Reassessing the Greek National Schism of World War I: The Ideological Parameters

Published: Jul 4, 2019
Basil C. Gounaris
Marianna D. Christopoulos

The National Schism that erupted in Greece during World War I has already been thoroughly analysed in the bibliography as a crisis of national unification, defined by geographical, political and socio economic criteria. The aim of this article is to move a step forward, to support that the National Schism might also be considered as an act in the broader and much older Greek ideological drama, that of the tantalising and incomplete “return” to the East via the European West. It is argued that the Schism, far from being a bipolar confrontation between supporters and opponents of Europe, did select from the East–West debate whatever arguments were necessary to invest military and political choices with a “deeper” meaning. Our approach focuses mostly on the rhetoric produced by the two opposing camps, the Venizelists and the anti-Venizelist block, from 1914 to 1922. It is, however, complemented by a retrospective presentation of the nineteenth-century debate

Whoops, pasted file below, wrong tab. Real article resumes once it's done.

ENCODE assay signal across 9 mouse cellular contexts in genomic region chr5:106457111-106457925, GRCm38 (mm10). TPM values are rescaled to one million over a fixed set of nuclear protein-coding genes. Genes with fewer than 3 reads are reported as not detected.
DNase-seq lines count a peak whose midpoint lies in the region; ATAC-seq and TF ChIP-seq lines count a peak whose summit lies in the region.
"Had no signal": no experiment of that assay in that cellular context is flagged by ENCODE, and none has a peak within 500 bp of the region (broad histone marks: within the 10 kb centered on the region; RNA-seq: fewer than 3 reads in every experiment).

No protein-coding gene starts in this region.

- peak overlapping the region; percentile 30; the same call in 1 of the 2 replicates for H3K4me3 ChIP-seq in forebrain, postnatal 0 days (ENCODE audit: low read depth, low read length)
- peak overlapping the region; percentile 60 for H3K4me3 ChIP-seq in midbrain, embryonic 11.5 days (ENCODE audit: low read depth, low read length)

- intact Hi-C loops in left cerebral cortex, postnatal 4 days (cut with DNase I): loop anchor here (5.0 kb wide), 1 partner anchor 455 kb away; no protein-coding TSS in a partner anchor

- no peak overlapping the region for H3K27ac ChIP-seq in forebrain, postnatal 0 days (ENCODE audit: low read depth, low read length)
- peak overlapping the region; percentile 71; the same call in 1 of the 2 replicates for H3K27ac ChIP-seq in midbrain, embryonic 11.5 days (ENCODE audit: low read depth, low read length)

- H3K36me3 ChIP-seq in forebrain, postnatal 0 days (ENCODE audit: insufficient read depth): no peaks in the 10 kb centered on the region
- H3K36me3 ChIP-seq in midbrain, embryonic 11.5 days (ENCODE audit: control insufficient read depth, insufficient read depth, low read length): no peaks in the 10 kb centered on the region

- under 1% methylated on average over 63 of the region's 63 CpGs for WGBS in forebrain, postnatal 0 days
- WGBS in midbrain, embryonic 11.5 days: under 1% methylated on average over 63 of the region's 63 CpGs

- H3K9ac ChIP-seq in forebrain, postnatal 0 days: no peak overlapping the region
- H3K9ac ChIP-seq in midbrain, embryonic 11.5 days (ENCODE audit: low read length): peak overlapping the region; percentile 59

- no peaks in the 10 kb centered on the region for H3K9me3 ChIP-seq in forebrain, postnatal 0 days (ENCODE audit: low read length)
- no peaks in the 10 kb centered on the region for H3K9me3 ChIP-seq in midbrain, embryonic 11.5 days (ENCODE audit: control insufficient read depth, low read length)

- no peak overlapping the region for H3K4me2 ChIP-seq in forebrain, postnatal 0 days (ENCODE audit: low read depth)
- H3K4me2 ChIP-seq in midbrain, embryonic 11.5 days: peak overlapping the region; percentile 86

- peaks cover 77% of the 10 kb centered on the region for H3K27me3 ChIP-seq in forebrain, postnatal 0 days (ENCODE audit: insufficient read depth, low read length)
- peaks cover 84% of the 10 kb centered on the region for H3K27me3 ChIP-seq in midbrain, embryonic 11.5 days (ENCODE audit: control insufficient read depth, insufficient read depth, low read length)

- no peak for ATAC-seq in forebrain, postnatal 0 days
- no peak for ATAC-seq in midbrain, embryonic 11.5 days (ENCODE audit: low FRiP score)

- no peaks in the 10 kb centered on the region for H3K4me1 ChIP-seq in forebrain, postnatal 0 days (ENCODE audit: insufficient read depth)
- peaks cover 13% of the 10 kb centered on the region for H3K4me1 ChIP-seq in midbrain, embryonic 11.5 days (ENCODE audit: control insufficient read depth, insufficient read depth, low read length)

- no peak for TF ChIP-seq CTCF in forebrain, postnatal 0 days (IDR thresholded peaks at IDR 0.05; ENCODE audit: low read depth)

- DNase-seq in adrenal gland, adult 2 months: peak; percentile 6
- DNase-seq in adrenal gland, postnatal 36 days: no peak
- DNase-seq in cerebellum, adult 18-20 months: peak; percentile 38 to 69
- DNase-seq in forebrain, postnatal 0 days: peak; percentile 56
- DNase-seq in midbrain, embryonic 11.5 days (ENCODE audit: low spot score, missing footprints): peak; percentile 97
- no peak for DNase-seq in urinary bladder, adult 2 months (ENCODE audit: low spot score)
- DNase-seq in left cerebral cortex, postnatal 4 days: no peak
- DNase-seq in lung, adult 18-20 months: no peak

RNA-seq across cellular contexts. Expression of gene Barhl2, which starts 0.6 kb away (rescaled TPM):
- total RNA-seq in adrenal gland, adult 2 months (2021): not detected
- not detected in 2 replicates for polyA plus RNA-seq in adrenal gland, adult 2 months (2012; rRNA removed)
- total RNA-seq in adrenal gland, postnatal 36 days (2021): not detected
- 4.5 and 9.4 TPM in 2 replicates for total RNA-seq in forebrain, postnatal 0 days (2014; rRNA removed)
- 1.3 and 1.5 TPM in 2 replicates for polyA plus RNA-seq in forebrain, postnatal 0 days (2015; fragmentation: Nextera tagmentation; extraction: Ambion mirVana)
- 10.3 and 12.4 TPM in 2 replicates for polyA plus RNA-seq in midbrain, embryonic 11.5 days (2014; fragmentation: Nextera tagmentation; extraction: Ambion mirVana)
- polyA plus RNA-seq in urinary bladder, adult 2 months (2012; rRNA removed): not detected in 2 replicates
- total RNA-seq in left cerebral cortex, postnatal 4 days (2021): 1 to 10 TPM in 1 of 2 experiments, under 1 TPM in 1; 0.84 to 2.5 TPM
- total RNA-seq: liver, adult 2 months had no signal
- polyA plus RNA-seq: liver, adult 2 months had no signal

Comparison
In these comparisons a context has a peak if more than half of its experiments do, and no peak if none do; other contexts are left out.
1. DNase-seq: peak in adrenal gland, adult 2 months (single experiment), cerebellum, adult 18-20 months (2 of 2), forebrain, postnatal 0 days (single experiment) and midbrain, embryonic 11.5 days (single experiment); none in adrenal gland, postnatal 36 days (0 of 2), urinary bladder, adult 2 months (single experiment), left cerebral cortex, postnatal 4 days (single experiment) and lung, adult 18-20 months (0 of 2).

over the Enlightenment and liberalism, on the one hand, and German idealism, on the other.

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